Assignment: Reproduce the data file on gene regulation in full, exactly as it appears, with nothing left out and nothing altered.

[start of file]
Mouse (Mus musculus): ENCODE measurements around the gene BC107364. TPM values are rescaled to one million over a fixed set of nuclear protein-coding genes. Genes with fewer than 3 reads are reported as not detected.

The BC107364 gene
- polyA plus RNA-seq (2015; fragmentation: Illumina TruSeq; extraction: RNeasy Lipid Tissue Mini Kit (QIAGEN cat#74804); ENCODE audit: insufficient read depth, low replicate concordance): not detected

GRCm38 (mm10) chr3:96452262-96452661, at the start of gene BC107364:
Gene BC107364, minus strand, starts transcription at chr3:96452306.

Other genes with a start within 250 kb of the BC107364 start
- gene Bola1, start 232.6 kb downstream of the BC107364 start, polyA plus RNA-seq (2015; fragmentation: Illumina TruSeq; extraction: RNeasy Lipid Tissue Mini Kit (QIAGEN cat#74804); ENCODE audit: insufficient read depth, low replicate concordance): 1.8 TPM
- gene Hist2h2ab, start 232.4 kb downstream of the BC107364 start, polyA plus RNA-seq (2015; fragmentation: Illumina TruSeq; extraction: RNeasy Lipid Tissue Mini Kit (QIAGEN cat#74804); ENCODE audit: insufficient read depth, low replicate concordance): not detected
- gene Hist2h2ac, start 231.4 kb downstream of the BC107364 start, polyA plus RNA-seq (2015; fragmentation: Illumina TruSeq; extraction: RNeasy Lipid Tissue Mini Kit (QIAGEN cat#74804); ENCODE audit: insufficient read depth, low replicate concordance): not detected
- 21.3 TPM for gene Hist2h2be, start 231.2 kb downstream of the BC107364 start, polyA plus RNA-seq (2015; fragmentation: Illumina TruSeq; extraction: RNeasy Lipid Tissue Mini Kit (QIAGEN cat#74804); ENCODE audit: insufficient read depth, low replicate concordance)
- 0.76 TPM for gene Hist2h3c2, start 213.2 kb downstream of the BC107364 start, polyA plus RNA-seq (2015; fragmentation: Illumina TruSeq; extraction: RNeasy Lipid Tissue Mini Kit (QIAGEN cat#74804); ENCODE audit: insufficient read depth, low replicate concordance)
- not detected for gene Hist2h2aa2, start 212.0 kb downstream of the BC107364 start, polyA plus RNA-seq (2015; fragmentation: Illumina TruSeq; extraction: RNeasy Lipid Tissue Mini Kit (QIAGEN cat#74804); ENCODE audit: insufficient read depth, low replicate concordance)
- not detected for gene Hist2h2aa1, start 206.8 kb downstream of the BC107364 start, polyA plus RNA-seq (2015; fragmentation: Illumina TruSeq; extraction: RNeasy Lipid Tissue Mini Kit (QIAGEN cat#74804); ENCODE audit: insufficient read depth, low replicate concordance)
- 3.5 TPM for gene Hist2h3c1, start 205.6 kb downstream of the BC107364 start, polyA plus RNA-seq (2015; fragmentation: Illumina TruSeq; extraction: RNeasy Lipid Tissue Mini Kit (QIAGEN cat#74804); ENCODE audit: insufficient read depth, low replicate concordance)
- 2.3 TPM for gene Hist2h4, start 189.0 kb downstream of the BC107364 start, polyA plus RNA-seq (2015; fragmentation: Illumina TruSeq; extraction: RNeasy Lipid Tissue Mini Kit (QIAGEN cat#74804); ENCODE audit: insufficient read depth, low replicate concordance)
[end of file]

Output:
Mouse (Mus musculus): ENCODE measurements around the gene BC107364. TPM values are rescaled to one million over a fixed set of nuclear protein-coding genes. Genes with fewer than 3 reads are reported as not detected.

The BC107364 gene
- polyA plus RNA-seq (2015; fragmentation: Illumina TruSeq; extraction: RNeasy Lipid Tissue Mini Kit (QIAGEN cat#74804); ENCODE audit: insufficient read depth, low replicate concordance): not detected

GRCm38 (mm10) chr3:96452262-96452661, at the start of gene BC107364:
Gene BC107364, minus strand, starts transcription at chr3:96452306.

Other genes with a start within 250 kb of the BC107364 start
- gene Bola1, start 232.6 kb downstream of the BC107364 start, polyA plus RNA-seq (2015; fragmentation: Illumina TruSeq; extraction: RNeasy Lipid Tissue Mini Kit (QIAGEN cat#74804); ENCODE audit: insufficient read depth, low replicate concordance): 1.8 TPM
- gene Hist2h2ab, start 232.4 kb downstream of the BC107364 start, polyA plus RNA-seq (2015; fragmentation: Illumina TruSeq; extraction: RNeasy Lipid Tissue Mini Kit (QIAGEN cat#74804); ENCODE audit: insufficient read depth, low replicate concordance): not detected
- gene Hist2h2ac, start 231.4 kb downstream of the BC107364 start, polyA plus RNA-seq (2015; fragmentation: Illumina TruSeq; extraction: RNeasy Lipid Tissue Mini Kit (QIAGEN cat#74804); ENCODE audit: insufficient read depth, low replicate concordance): not detected
- 21.3 TPM for gene Hist2h2be, start 231.2 kb downstream of the BC107364 start, polyA plus RNA-seq (2015; fragmentation: Illumina TruSeq; extraction: RNeasy Lipid Tissue Mini Kit (QIAGEN cat#74804); ENCODE audit: insufficient read depth, low replicate concordance)
- 0.76 TPM for gene Hist2h3c2, start 213.2 kb downstream of the BC107364 start, polyA plus RNA-seq (2015; fragmentation: Illumina TruSeq; extraction: RNeasy Lipid Tissue Mini Kit (QIAGEN cat#74804); ENCODE audit: insufficient read depth, low replicate concordance)
- not detected for gene Hist2h2aa2, start 212.0 kb downstream of the BC107364 start, polyA plus RNA-seq (2015; fragmentation: Illumina TruSeq; extraction: RNeasy Lipid Tissue Mini Kit (QIAGEN cat#74804); ENCODE audit: insufficient read depth, low replicate concordance)
- not detected for gene Hist2h2aa1, start 206.8 kb downstream of the BC107364 start, polyA plus RNA-seq (2015; fragmentation: Illumina TruSeq; extraction: RNeasy Lipid Tissue Mini Kit (QIAGEN cat#74804); ENCODE audit: insufficient read depth, low replicate concordance)
- 3.5 TPM for gene Hist2h3c1, start 205.6 kb downstream of the BC107364 start, polyA plus RNA-seq (2015; fragmentation: Illumina TruSeq; extraction: RNeasy Lipid Tissue Mini Kit (QIAGEN cat#74804); ENCODE audit: insufficient read depth, low replicate concordance)
- 2.3 TPM for gene Hist2h4, start 189.0 kb downstream of the BC107364 start, polyA plus RNA-seq (2015; fragmentation: Illumina TruSeq; extraction: RNeasy Lipid Tissue Mini Kit (QIAGEN cat#74804); ENCODE audit: insufficient read depth, low replicate concordance)